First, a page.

168 Hours: You have more time than you think (book review)

I recently finished Laura Vanderkam’s 168 Hours and here are some thoughts.  I’ve long thought that we have more time in our lives than we truly acknowledge.  We spend time on Facebook, cleaning the house, driving in the car and thousands of other things each day, week, and month.  Vanderkam’s chief proposition in this book is that we should recognize that those hours are limited – 168 hours in a week – and try to fill them with the things we really want.

The 168 hours is the number of hours in a week but she chooses to use it because it’s been her experience that planning how we fill our time on a weekly basis is the easiest way to go about it so that we are doing things we want.  Beginning with the 168 total hours and subtracting 45 for work and 55 for sleep you have about 68 hours left in the week for whatever you want to do.  The number struck me when I saw it because that seems like a lot of time that’s left over after working full-time and getting almost eight hours of sleep each night.

Once you begin with those 68 hours you can start to fill them much easier.  Finding time to exercise, write or read a book, or attend a church service all easily fit into that number only if you make the conscious decision to make them fit.  A lot of our time – and as a stay at home parent I see this everyday – is wasted away on little things.  Five minutes of Facebook or washing the dishes.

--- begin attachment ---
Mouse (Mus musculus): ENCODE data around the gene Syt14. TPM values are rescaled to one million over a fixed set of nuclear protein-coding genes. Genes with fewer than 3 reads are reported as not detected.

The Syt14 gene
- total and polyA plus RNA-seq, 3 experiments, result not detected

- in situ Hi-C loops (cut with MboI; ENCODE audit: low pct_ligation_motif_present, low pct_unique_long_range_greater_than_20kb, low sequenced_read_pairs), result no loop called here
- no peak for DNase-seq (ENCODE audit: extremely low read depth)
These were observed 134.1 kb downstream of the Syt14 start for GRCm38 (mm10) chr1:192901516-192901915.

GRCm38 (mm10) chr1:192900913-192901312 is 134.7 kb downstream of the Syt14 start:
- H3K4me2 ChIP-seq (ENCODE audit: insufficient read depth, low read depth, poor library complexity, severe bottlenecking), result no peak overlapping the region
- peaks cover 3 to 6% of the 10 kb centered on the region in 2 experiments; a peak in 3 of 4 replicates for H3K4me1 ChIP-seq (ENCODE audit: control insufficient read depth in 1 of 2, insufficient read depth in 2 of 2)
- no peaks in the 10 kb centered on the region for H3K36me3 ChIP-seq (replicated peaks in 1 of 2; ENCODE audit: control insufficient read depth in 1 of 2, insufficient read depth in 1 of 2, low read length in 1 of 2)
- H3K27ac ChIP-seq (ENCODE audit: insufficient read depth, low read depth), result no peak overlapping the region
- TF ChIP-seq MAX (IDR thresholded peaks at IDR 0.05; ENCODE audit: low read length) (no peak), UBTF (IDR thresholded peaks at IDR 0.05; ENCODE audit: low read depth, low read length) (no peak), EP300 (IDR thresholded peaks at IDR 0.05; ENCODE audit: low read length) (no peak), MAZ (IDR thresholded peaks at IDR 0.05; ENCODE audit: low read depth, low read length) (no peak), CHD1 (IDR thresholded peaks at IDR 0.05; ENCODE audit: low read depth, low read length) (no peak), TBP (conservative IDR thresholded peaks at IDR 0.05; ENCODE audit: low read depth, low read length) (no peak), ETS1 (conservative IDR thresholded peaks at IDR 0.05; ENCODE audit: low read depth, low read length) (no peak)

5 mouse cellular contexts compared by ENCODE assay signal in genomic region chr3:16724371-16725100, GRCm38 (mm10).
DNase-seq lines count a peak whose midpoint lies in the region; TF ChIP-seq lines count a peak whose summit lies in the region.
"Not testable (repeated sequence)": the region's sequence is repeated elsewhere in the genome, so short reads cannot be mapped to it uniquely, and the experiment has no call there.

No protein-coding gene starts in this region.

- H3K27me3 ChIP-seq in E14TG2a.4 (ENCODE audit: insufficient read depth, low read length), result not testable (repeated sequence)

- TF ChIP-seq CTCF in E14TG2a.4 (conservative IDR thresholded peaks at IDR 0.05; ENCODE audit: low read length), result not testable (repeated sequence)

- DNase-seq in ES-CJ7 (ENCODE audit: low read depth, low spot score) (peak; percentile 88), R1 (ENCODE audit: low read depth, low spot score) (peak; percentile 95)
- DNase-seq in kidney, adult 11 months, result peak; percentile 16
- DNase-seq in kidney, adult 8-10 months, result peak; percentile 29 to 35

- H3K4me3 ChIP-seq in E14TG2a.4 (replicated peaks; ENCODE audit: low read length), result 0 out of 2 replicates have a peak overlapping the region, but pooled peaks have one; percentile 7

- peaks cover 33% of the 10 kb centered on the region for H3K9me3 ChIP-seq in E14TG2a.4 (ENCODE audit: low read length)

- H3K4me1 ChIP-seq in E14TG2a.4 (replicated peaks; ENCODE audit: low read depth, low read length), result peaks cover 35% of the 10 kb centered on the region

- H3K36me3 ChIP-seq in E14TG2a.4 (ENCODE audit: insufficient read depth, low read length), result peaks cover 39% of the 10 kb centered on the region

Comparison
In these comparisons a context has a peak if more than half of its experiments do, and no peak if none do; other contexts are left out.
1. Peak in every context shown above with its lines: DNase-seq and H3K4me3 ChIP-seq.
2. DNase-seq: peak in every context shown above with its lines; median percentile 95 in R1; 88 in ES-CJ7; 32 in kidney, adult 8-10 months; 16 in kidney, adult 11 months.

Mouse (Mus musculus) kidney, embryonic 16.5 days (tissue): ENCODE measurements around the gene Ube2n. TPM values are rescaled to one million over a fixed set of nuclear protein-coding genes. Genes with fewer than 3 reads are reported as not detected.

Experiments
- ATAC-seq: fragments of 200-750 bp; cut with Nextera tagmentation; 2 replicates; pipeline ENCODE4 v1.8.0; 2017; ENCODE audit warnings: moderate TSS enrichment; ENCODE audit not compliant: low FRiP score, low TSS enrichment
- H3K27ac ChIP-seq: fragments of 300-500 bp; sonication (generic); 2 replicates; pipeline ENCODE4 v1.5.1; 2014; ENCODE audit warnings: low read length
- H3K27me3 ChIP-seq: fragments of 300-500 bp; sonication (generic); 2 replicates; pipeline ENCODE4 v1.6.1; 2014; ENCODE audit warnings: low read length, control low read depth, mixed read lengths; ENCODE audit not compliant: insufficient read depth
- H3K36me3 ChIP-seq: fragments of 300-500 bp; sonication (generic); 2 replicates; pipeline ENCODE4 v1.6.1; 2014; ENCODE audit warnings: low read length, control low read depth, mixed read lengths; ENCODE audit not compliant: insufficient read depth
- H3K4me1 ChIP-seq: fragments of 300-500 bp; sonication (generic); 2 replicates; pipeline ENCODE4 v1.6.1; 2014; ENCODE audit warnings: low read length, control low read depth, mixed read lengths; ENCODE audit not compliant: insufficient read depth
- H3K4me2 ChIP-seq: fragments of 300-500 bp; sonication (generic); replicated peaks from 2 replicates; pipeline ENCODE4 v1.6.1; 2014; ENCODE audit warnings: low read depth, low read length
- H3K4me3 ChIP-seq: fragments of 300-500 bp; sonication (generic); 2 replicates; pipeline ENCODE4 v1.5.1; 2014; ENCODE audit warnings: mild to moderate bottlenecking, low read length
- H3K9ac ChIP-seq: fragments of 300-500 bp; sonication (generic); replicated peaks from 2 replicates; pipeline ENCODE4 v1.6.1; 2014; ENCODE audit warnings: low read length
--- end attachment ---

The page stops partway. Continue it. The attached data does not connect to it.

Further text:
But don’t the dishes need washed?  Yes they do but do they need washed instead of playing with our kids? Maybe. I’ll admit that when “Daddy needs to wash the dishes.” is said at our house it’s code for “Daddy needs a two-minute break from the kids.” but maybe that’s because the time with the kids is too unstructured.  What about grocery shopping or watching television? One immediate take away I’ve had – and I’ll be offering thoughts on this book a few more times – is that I really don’t enjoy going to the grocery store with our kids.  I’m not sure if it’s them misbehaving or my expectation but I always leave feeling frazzled.  What I’m going to do then, is schedule more staples shipped from Amazon.com’s Grocery section and not go to the store with them. I can spend an hour after they go to bed there or go early before they wake up. I can stop on the way home from work or while they are at school.  Those are all better choices of what to do with my time because neither them or I want to be there.

I’ll be following up with more posts from 168 Hours, now that writing has been scheduled into my 168.

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2 thoughts on “168 Hours: You have more time than you think (book review)

  1. Pingback: What do you want to do each day? (168 hours lessons) | Becoming Better

  2. Pingback: Do not mistake things that look like work for actual work (168 Hours) | Becoming Better

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